So Much to Do!

And so little nice weather and daylight to do it in!

As discussed in this post, having to give Juniper eye medication 4 – 6 times a day has made the need for some sort of make-shift barn more urgent, as has Leeloo and Juniper’s sudden desire to actually eat hay.

Up to this point there was enough grass in their track system (I know the official paddock paradise track system book says there should be no grass in your track, but clearly, we are far from the ideal scenario here) that up until recently when I put out hay, they weren’t very interested in it. Granted I wasn’t putting the good hay out and the roughage hay that I was putting out was the questionable stuff that I knew had gotten a little rained on, so their lack of interest was understandable. However, between eating the grass down over the past three weeks and me finally getting into the hay that had not gotten wet, both Leeloo and Juniper are now genuinely excited about eating hay. This has made the need to get more hay before winter a little more important; yes, I can always find some in winter, but I’d rather deal with it now.

This means we’re finally prioritizing building that third shelter, you know, the one my friend and I were going to build by the end of May (ha!).

I created plans that are loosely based off of the shelters we currently have but also slightly inspired by sturdier overall construction.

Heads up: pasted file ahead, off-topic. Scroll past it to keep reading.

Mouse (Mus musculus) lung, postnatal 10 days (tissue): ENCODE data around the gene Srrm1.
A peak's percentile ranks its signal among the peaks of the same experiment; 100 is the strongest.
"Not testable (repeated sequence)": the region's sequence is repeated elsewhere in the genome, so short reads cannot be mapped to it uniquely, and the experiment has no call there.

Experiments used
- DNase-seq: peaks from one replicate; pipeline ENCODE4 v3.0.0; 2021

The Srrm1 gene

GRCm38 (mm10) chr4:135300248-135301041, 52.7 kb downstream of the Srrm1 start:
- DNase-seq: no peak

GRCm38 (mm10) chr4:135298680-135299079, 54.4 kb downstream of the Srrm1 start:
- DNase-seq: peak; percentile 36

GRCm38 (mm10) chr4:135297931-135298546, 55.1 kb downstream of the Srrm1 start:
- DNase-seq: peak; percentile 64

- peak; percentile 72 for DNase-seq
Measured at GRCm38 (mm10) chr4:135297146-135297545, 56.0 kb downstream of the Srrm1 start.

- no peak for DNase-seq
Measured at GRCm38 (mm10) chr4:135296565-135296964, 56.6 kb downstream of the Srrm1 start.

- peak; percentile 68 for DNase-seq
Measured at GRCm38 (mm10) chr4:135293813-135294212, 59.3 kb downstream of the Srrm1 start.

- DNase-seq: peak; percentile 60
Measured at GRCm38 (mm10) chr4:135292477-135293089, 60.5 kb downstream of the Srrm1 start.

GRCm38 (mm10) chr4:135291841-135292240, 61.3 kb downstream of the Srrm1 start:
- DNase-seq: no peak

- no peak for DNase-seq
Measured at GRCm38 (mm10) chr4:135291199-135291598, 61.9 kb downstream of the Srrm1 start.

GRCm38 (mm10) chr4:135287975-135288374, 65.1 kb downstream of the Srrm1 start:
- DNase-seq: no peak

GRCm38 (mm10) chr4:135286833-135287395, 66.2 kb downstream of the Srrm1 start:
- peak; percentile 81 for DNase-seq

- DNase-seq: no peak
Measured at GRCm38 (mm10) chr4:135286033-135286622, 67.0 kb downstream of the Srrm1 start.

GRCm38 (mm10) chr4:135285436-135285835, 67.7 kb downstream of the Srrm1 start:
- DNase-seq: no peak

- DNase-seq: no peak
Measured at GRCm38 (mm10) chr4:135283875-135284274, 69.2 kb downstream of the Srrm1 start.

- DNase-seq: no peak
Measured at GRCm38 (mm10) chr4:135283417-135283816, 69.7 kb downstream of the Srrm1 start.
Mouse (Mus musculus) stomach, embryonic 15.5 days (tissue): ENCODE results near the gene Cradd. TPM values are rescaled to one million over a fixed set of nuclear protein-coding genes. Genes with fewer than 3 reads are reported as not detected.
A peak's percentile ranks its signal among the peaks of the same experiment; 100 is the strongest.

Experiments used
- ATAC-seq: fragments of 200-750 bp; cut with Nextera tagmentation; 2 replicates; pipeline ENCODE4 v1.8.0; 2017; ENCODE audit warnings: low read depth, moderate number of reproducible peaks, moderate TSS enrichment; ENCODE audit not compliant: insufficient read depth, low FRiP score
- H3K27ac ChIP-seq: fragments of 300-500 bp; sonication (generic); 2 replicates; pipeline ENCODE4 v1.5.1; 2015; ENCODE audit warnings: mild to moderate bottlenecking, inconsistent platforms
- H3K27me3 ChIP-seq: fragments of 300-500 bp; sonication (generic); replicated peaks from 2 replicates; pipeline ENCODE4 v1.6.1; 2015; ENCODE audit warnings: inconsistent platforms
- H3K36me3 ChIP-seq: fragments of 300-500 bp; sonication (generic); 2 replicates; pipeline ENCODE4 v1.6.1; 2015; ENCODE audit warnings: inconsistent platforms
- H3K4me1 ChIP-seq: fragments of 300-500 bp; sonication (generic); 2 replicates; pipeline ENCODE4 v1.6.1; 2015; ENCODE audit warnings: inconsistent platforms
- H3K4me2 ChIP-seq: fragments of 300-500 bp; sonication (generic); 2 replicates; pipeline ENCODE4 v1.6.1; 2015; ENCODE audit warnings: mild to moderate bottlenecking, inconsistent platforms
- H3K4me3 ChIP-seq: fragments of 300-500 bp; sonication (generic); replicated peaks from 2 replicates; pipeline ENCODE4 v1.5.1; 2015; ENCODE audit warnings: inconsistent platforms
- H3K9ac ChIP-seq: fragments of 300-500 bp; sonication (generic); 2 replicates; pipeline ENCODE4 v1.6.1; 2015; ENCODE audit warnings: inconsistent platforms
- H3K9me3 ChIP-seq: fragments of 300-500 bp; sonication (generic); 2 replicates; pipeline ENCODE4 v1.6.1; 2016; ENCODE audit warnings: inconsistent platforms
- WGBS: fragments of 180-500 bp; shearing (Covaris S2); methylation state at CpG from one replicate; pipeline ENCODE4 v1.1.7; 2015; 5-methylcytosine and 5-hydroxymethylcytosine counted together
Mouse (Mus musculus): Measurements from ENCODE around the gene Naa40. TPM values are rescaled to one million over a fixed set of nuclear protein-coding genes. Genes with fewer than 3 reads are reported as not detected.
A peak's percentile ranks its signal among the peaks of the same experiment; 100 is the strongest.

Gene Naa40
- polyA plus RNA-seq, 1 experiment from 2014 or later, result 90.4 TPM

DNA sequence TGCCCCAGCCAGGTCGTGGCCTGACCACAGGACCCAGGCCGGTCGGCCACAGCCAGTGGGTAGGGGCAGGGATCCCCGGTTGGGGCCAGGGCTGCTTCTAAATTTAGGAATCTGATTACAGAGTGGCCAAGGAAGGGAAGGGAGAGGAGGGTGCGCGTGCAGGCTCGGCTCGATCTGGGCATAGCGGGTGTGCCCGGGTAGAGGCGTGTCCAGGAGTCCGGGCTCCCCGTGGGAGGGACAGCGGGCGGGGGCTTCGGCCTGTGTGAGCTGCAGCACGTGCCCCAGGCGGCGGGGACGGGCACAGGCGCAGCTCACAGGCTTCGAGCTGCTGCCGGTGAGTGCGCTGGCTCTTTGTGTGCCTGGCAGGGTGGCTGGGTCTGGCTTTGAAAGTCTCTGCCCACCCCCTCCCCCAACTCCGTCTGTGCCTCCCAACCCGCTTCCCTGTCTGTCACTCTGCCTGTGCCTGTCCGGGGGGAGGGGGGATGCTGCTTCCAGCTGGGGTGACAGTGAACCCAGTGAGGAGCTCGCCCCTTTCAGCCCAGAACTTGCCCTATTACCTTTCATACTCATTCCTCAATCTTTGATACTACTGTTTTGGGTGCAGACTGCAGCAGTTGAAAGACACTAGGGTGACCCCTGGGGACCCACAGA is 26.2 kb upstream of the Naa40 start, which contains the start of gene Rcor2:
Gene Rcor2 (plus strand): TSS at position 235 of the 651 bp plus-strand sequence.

We were originally going to create the boards and beams we needed using the white oak cut-offs purchased for my hay boxes by gluing and screwing them together. Last weekend we officially got started and managed to make one of the ten 6”x6”x12’ “foundation beams” we needed to make. Once we added in the cost for glue and screws it turned out to be almost the same price as just purchasing some of the boards and beams. Not the big giant beams, which would cost a small fortune, but we can get buy 2” x 6” x 8’ boards for almost the same price as we could create them out of cut-offs so we decided to just buy the bigger boards to make this process go faster, and use less glue and screws.

The boards arrived late on Thursday so attempting to build this thing will be occupying our time for the next few weeks. The goal is to have it done before our next farrier appointment in two weeks. Please note, we know almost nothing about building and woodworking and if you do those plans above and this list will probably make you mad or sad or both. If you are willing to work for free you can always come over and set us straight, otherwise you’ll just have to watch this train wreck slowly unfold.

(Unrealistic) Goals for the next two weeks:

  • Create the “foundation beams” and a few longer boards out of the 2”x6”x8’ boards
  • Build the 4’x8’ “wall cells” we’ll use to build the walls
  • Set the “foundation beams” out in their proper spot and figure out how to level them (that part is still kind of fuzzy in my mind)
  • Erect the “wall cells” on the “foundation beams”
  • Create rafter beams out of lumber (that still needs to be purchased)
  • Install the rafter beams
  • Install the purlins (that term I do know is correct!)
  • Install the roof (materials source is still TBD, I should probably get on that)
  • Install our temporary siding since long term this will be a bug/summer shelter with only a roof and supports, no actual sides

What are the chances we can pull this off in two weeks and it won’t collapse in on itself the first time we have a stiff breeze?

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